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UN report warns of failure to meet MDGs, calls for swift change in aid, trade

UN report warns of failure to meet MDGs, calls for swift change in aid, trade

A week before meeting at United Nations Headquarters in the largest-ever summit of heads of State and government, world leaders today received a stark warning of the human costs of missing agreed global targets for lifting people out of extreme poverty, and an urgent plea for swift and dramatic changes in global aid, trade and security policies.

The 2005 Human Development Report, compiled by the UN Development Programme (UNDP), cites a lack of funds and political will and shows that that while there has been substantial overall progress globally, many individual countries are actually falling further behind.

“I urge member states to heed this timely message, and to use next week’s Summit to launch us on a global effort to make this vision a reality,” Secretary-General Kofi Annan said of the study, which shows that 18 countries, with a total of 460 million people, have moved backwards on the Human Development Index (HDI), a compendium of key indicators such as income, life expectancy and education, since 1990.

The Report, delivered to world leaders today through the missions of the UN’s 191 member states in preparation for the 2005 World Summit, warns that there will be no chance under current trends of fulfilling the promises made at the UN summit five years ago with the Millennium Declaration and Millennium Development Goals (MDGs).

“The world has the knowledge, resources and technology to end extreme poverty, but time is running out,” UNDP Administrator Kemal Dervis said of the MDGs, which include pledges to halve extreme poverty, reduce child deaths by two thirds and achieve universal primary education by 2015. Next week’s Summit will be assessing progress and recommending further action toward achieving the MDGs.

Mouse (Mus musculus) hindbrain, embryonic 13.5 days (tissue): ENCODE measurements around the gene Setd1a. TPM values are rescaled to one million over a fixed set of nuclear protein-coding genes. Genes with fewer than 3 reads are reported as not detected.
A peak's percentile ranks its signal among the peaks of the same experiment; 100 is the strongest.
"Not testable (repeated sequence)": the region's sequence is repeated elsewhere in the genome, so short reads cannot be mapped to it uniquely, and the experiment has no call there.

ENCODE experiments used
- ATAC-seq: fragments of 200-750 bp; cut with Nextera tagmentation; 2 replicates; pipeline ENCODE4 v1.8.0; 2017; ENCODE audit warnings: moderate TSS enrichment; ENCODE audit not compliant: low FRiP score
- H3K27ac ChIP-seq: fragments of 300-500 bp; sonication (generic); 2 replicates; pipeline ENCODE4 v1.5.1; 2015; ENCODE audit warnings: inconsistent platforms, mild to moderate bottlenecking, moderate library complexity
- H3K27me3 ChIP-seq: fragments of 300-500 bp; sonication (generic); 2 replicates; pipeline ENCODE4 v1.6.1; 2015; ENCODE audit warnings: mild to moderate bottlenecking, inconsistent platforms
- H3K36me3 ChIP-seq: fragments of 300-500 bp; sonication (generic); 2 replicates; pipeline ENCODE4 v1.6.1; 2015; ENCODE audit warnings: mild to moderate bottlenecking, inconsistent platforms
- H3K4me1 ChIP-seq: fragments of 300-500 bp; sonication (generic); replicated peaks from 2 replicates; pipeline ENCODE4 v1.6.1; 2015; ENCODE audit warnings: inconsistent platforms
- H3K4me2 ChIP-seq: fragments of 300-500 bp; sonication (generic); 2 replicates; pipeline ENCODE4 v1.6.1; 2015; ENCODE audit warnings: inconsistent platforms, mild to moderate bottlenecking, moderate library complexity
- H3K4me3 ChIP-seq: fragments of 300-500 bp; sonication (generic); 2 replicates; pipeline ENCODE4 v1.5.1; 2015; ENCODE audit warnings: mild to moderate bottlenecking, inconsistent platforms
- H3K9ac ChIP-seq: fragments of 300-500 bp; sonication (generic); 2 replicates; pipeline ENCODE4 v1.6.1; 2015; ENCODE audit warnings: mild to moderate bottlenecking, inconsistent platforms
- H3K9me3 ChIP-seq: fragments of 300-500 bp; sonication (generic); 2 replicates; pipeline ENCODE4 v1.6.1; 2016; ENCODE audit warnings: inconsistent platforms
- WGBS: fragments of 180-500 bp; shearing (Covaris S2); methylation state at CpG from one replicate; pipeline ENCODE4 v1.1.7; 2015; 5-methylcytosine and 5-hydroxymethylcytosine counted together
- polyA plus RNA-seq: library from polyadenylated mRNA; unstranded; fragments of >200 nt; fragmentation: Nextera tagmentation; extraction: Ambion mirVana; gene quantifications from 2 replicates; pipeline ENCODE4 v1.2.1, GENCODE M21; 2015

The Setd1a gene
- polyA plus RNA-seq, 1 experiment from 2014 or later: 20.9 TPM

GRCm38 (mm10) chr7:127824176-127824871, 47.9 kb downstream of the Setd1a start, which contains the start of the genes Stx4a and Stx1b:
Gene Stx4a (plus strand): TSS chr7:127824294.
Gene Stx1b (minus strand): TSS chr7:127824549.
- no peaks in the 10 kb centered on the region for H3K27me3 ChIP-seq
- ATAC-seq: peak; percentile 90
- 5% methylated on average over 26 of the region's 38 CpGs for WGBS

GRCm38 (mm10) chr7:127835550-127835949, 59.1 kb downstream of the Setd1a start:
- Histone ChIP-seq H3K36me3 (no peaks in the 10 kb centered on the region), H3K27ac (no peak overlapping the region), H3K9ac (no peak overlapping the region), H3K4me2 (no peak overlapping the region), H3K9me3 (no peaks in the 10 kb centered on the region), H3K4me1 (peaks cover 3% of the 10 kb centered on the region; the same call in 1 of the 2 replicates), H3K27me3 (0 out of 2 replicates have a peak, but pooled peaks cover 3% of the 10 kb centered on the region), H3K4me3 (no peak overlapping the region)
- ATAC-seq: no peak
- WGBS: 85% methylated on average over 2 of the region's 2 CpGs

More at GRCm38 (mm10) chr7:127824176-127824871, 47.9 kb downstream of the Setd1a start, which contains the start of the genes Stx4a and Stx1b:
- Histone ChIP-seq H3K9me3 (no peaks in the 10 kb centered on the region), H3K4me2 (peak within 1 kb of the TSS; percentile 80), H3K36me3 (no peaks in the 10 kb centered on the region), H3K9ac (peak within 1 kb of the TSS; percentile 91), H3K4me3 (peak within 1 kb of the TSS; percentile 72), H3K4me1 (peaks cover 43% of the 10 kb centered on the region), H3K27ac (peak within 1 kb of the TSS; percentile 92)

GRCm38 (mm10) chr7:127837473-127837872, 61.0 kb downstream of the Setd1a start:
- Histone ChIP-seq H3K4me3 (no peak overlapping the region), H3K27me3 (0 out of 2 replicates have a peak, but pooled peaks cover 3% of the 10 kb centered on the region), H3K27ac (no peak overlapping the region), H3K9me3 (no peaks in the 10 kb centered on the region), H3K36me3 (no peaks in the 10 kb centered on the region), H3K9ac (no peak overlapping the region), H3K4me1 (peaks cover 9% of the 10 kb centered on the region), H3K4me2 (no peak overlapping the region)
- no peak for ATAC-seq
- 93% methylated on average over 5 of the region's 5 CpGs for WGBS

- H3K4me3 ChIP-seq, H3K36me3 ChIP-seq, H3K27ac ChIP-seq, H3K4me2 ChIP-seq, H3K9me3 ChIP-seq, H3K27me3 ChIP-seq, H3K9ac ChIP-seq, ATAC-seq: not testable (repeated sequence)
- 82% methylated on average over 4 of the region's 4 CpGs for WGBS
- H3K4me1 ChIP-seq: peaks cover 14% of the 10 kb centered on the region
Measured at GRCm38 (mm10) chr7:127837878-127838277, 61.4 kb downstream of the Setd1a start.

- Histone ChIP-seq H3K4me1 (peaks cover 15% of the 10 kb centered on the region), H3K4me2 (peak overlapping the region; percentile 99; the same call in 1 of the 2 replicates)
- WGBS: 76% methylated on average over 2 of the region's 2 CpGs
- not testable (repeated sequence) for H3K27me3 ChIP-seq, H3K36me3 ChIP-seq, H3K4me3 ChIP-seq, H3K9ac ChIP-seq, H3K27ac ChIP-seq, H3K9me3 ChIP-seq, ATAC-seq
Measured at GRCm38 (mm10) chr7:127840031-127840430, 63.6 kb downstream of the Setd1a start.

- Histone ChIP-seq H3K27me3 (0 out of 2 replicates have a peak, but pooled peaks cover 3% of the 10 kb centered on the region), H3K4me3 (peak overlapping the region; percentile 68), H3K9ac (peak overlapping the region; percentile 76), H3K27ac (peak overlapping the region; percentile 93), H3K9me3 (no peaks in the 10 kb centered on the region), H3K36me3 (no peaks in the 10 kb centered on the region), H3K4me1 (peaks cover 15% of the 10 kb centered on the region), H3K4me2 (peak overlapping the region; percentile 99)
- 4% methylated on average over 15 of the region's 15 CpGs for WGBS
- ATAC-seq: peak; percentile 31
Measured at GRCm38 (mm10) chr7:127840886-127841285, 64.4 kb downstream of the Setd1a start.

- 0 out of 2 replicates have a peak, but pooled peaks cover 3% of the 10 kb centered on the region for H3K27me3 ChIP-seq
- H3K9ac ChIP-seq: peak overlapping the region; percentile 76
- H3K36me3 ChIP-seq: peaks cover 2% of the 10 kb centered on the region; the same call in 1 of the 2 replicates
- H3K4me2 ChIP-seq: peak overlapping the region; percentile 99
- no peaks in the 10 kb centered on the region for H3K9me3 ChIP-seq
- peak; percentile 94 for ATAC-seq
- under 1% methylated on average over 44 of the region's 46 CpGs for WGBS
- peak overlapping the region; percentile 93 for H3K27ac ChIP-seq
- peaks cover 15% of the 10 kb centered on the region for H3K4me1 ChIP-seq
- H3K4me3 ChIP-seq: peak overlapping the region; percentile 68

“The Millennium Declaration was a solemn pledge to free our fellow men, women and children from the abject and dehumanizing conditions of extreme poverty,” the Report’s lead author and Director of UNDP’s Human Development Report Office Kevin Watkins said.

“The MDGs are a promissory note, written by 189 governments to the world’s poor people. That note falls due in less than 10 years time, and without the required investment and political will, it will come back stamped ‘insufficient funds.”

The stark figures cited include:

  • Fifty countries with a combined population of almost 900 million are falling backwards on at least one of the Goals. Twenty-four of these countries are in sub-Saharan Africa.

  • Another 65 countries with a combined population of 1.2 billion risk failing to meet at least one MDG until after 2040. In other words, they may miss the target by an entire generation.

  • In 2015, on current trends, there would be 827 million people living in extreme poverty, 380 million more than if the internationally agreed target were reached. Another 1.7 billion people would be living on $2 a day.

  • On current trends, the goal to reduce the deaths of children under five years of age would be met in 2045, not 2015 – 30 years late. Over the next decade, the cumulative human cost of missing the target would translate into 41 million more child deaths.

  • In 2015, 47 million children would still be out of school, 19 million of them in sub-Saharan Africa.

  • Instead of halving the ranks of the 1 billion people who lack access to fresh drinking water, on current trends the world in 2015 would still be 210 million people short of this goal. More than 2 billion would still lack proper sanitation in 2015, mostly in sub-Saharan Africa.

The Report argues that extreme inequality is a brake on progress towards the MDGs and wider human development goals, spotlighting the scale of the international wealth divide. The poorest 40 per cent of the world’s population, 2.5 billion people, live on less than $2 a day, accounting for just five per cent of all global income.

It decries what it calls "perverse taxation," under which the world’s poorest countries face the highest tariffs in rich countries, and examines the impact on the poor of agricultural subsidies and protectionism in wealthy industrialized nations. Donor countries, it shows, spend $1 billion a year aiding agriculture in developing countries and $1 billion a day on domestic subsidies that undermine the world’s poorest farmers.

“This Human Development Report presents us with a clear warning. We know that the MDGs are attainable, but if we continue with business as usual, the promise of the Millennium Declaration will be broken,” Mr. Dervis said. “That would be a tragedy above all for the world’s poor, but rich countries would not be immune to the consequences of failure. In an interdependent world our shared prosperity and collective security depend critically on success in the war against poverty.”